ARCHIVED – A literature review of Public Opinion Research on Canadian attitudes towards multiculturalism and immigration, 2006-2009
Stuart Soroka (McGill University) and Sarah Roberton (Environics)
The report is a review of publicly-available data on public attitudes relating to multiculturalism and immigration, from 2006 to 2009. We believe that a review of attitudes can play a critical role in policy and program development in these domains. That said, relatively little data on the state of Canadian public opinion on issues of multiculturalism and immigration exists since 2006, and the current state of Canadian opinion on these critical issues has been scarcely explored. There has been some intermittent and partial exploration of these attitudes in various individual commercial and in some academic work, but no systematic review of the public literature on the state of opinion on these issues. The primary purpose of this project is to identify and analyze existing public opinion data on the Canadian public’s attitudes towards multiculturalism and immigration, and review literature that analyzes such data.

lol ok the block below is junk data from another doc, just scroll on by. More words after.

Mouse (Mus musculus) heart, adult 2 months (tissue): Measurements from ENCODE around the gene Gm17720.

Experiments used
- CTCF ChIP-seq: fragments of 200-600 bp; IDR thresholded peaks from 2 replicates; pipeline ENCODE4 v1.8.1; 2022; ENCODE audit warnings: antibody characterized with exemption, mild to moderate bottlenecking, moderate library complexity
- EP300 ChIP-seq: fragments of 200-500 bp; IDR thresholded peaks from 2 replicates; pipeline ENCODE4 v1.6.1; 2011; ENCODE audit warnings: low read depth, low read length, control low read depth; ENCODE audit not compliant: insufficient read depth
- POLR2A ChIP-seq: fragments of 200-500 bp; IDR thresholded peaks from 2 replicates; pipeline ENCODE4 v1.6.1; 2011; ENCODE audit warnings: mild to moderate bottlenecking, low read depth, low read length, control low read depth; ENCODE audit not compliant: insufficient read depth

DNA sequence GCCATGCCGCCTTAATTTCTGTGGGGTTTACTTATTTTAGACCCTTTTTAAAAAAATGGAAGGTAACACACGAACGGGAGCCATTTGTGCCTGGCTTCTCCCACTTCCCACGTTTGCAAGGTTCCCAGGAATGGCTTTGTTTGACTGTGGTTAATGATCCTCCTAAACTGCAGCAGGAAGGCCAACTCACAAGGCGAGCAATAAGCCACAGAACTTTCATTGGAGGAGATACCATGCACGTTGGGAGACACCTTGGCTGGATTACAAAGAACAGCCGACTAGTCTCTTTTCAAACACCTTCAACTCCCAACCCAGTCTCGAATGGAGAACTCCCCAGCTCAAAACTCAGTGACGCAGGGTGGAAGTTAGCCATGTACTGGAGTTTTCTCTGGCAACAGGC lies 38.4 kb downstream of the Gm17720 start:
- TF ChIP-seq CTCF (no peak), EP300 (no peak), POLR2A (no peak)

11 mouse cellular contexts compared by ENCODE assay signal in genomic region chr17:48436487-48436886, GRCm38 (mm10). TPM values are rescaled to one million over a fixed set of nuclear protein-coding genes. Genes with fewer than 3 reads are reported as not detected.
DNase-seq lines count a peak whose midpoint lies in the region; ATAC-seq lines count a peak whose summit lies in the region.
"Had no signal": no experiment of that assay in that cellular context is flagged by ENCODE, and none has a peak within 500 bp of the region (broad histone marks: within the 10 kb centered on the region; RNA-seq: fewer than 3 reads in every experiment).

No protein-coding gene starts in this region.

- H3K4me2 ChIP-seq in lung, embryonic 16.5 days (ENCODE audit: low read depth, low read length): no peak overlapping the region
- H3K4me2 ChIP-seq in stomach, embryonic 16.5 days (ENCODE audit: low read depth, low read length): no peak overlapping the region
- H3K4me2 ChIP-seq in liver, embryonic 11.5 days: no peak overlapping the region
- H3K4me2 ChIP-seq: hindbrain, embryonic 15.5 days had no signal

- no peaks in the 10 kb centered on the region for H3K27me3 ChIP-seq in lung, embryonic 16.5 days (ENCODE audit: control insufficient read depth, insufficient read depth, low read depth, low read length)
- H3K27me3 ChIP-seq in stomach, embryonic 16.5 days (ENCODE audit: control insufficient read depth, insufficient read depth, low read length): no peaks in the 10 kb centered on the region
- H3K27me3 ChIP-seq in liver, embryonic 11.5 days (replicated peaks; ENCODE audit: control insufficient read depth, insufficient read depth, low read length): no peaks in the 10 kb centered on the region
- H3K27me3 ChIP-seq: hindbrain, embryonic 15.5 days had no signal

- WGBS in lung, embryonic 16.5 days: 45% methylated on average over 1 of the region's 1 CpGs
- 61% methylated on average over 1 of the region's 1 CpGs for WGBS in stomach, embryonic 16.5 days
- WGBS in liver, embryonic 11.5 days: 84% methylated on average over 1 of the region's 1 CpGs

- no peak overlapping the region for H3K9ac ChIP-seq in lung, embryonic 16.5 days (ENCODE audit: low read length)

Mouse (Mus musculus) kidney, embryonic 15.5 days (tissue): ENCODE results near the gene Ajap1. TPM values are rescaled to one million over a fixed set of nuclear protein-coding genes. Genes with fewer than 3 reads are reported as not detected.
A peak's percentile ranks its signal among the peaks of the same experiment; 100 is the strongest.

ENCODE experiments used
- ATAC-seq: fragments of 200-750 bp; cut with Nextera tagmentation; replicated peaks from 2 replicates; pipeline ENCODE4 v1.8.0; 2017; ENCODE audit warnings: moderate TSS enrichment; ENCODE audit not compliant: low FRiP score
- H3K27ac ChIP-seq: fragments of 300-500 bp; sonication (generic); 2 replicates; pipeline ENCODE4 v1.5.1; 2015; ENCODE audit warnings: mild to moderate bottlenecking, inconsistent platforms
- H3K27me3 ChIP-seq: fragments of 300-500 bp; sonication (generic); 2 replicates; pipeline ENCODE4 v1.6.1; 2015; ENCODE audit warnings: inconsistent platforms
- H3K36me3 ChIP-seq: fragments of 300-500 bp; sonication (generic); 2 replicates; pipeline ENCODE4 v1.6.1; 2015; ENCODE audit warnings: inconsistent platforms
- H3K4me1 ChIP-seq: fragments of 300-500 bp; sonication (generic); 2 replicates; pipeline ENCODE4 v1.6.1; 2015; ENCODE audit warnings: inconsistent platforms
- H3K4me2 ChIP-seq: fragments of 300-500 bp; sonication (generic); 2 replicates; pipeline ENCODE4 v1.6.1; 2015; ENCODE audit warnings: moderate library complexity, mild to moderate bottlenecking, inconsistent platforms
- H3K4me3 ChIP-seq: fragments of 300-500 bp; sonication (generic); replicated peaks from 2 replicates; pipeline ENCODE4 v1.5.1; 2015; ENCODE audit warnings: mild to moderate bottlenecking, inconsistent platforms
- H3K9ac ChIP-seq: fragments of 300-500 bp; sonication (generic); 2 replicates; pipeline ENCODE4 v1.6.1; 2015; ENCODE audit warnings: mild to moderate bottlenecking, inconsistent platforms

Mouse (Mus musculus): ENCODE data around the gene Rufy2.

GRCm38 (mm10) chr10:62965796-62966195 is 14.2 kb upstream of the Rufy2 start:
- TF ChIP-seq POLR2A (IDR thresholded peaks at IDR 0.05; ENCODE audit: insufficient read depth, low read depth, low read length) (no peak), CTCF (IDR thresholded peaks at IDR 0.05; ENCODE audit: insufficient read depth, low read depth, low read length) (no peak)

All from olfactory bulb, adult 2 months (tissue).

The views and opinions expressed in this document are those of the author(s) and do not necessarily reflect those of Citizenship and Immigration Canada or the Government of Canada.
Table of Contents
- Executive summary
- 1. Research overview
- 2. Canadian attitudes towards multiculturalism and immigration
- 2.1. Support for ethnic/linguistic/religious diversity
- 2.2. Support for minority rights
- 2.3. Support for immigration
- 2.4. Canada in comparative context
- 3. Review and conclusions
- Data sources
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